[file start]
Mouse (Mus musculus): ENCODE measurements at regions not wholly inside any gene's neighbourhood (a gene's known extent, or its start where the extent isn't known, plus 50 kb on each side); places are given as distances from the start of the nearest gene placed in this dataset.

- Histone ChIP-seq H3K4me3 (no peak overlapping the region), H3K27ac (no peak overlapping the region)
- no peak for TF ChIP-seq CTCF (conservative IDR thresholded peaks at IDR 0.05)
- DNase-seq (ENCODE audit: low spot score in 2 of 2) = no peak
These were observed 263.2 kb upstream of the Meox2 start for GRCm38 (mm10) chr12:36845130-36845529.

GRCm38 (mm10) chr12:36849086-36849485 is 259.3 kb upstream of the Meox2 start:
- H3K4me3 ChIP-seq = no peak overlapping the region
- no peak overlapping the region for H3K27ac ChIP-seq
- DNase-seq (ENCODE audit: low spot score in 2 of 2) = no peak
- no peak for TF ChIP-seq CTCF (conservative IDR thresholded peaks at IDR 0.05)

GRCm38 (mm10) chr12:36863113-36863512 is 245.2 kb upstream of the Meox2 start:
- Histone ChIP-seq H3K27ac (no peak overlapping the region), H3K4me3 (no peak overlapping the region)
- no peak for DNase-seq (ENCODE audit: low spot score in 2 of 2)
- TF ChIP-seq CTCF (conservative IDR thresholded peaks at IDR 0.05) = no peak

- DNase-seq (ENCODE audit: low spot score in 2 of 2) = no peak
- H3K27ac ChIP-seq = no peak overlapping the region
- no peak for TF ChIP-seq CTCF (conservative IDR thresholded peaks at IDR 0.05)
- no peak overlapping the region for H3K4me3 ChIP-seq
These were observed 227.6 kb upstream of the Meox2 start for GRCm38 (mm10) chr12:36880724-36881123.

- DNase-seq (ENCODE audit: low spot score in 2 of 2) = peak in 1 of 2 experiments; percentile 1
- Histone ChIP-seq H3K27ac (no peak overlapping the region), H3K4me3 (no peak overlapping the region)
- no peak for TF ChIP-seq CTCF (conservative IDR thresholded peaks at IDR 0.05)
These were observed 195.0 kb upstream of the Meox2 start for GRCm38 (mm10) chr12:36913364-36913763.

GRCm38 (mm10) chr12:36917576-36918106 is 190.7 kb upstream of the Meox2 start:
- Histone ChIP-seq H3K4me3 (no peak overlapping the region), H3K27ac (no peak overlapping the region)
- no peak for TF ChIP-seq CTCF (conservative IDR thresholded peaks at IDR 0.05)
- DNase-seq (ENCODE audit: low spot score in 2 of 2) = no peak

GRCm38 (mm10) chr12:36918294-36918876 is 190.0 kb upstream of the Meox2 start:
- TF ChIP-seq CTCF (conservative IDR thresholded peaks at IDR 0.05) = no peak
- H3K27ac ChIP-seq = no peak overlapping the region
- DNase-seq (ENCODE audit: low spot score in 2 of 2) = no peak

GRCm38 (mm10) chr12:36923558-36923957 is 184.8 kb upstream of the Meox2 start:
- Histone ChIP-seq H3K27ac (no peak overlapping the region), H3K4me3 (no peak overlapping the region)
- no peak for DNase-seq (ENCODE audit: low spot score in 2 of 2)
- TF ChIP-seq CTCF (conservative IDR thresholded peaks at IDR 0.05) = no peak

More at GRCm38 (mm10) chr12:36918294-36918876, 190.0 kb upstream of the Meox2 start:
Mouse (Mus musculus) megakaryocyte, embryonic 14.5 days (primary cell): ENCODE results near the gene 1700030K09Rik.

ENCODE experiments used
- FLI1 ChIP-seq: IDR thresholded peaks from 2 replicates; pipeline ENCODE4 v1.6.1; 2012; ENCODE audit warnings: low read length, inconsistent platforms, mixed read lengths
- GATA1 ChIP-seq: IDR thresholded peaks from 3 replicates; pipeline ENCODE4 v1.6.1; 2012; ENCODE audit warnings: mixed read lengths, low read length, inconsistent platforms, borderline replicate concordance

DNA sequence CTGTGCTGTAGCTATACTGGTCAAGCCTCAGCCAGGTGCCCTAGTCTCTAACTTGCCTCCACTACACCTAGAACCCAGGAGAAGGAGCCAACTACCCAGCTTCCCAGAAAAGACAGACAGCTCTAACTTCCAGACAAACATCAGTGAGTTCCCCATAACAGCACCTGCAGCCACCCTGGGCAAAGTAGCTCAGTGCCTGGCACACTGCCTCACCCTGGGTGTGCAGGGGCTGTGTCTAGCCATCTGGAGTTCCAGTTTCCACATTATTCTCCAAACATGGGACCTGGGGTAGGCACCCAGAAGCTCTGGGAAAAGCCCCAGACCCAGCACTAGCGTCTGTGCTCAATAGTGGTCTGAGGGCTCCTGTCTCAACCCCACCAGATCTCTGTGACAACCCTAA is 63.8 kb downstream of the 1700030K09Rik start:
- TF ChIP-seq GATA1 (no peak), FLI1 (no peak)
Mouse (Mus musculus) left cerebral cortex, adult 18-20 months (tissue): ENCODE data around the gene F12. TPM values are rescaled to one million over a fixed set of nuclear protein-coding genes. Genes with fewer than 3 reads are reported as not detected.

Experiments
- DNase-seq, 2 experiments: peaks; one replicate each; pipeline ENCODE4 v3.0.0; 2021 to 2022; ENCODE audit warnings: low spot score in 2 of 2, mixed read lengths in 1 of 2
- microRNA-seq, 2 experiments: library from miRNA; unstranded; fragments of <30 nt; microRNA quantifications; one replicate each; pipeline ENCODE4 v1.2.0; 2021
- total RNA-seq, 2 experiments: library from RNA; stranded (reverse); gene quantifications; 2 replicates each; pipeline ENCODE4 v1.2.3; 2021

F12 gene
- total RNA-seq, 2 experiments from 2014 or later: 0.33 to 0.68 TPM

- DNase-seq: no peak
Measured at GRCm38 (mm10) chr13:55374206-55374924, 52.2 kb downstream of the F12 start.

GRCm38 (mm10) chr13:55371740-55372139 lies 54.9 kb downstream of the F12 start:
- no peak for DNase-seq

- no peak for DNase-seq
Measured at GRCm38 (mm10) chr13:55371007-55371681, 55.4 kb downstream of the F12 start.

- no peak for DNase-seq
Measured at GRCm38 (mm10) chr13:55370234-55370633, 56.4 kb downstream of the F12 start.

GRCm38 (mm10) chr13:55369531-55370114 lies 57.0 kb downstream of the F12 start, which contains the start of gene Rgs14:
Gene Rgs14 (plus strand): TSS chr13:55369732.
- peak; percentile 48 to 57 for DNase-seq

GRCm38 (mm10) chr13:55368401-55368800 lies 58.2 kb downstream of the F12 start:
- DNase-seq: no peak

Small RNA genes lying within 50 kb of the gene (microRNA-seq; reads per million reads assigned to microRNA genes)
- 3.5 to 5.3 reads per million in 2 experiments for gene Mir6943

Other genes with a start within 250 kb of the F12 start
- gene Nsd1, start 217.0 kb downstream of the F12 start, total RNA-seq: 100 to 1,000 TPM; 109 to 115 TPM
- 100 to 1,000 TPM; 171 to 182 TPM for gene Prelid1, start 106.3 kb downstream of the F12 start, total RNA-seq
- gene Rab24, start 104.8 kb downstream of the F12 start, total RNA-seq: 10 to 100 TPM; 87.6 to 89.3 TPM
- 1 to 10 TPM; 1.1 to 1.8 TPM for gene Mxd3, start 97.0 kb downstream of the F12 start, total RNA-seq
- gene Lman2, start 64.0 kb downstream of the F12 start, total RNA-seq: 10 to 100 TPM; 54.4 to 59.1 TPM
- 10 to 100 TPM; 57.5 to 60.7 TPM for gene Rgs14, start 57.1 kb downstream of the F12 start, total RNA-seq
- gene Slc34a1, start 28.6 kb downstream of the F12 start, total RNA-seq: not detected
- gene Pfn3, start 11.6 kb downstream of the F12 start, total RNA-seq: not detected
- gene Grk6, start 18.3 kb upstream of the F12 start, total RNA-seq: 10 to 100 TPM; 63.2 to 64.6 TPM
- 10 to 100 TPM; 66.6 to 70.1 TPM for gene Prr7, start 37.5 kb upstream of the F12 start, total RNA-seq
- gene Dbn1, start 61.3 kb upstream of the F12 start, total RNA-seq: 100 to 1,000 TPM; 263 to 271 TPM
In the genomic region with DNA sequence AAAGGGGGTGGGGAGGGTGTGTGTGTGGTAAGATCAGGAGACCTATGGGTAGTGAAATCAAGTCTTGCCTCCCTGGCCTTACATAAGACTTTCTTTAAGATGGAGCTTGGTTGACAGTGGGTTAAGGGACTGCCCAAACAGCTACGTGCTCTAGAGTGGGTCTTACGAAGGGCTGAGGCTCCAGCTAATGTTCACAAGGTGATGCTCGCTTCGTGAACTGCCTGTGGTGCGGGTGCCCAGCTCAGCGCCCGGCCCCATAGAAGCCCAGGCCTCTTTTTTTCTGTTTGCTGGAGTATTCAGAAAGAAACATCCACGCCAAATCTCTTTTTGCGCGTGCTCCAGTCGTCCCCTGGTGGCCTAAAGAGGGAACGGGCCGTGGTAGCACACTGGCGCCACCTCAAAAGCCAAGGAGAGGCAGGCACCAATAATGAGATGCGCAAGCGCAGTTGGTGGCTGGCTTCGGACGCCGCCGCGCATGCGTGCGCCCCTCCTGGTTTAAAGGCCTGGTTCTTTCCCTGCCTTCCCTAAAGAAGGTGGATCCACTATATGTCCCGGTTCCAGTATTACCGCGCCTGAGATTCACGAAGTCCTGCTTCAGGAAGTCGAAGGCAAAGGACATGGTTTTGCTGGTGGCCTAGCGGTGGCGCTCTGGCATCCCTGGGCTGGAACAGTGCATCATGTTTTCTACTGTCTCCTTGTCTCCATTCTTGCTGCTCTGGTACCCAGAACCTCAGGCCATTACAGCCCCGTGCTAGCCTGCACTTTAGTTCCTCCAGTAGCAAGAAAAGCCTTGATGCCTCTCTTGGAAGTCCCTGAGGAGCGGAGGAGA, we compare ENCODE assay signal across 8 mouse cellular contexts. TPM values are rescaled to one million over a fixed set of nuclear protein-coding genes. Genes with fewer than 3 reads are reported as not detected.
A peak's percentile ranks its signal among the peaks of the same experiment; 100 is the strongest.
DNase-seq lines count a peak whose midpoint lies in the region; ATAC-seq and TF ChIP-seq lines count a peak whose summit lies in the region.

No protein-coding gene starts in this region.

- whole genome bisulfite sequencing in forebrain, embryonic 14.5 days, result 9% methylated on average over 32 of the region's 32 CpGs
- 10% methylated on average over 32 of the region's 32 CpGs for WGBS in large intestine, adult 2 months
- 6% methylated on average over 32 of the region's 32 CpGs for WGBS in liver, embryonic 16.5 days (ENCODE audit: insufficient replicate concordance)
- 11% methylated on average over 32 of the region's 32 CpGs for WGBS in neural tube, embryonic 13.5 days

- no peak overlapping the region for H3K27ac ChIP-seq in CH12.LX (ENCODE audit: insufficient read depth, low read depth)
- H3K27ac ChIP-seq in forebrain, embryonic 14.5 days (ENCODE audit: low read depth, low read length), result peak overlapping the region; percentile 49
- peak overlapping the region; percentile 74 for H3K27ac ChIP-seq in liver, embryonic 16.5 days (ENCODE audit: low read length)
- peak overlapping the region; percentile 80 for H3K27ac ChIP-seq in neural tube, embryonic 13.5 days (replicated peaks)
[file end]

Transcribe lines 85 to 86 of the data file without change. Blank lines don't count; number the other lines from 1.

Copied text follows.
- no peak overlapping the region for H3K27ac ChIP-seq in CH12.LX (ENCODE audit: insufficient read depth, low read depth)
- H3K27ac ChIP-seq in forebrain, embryonic 14.5 days (ENCODE audit: low read depth, low read length), result peak overlapping the region; percentile 49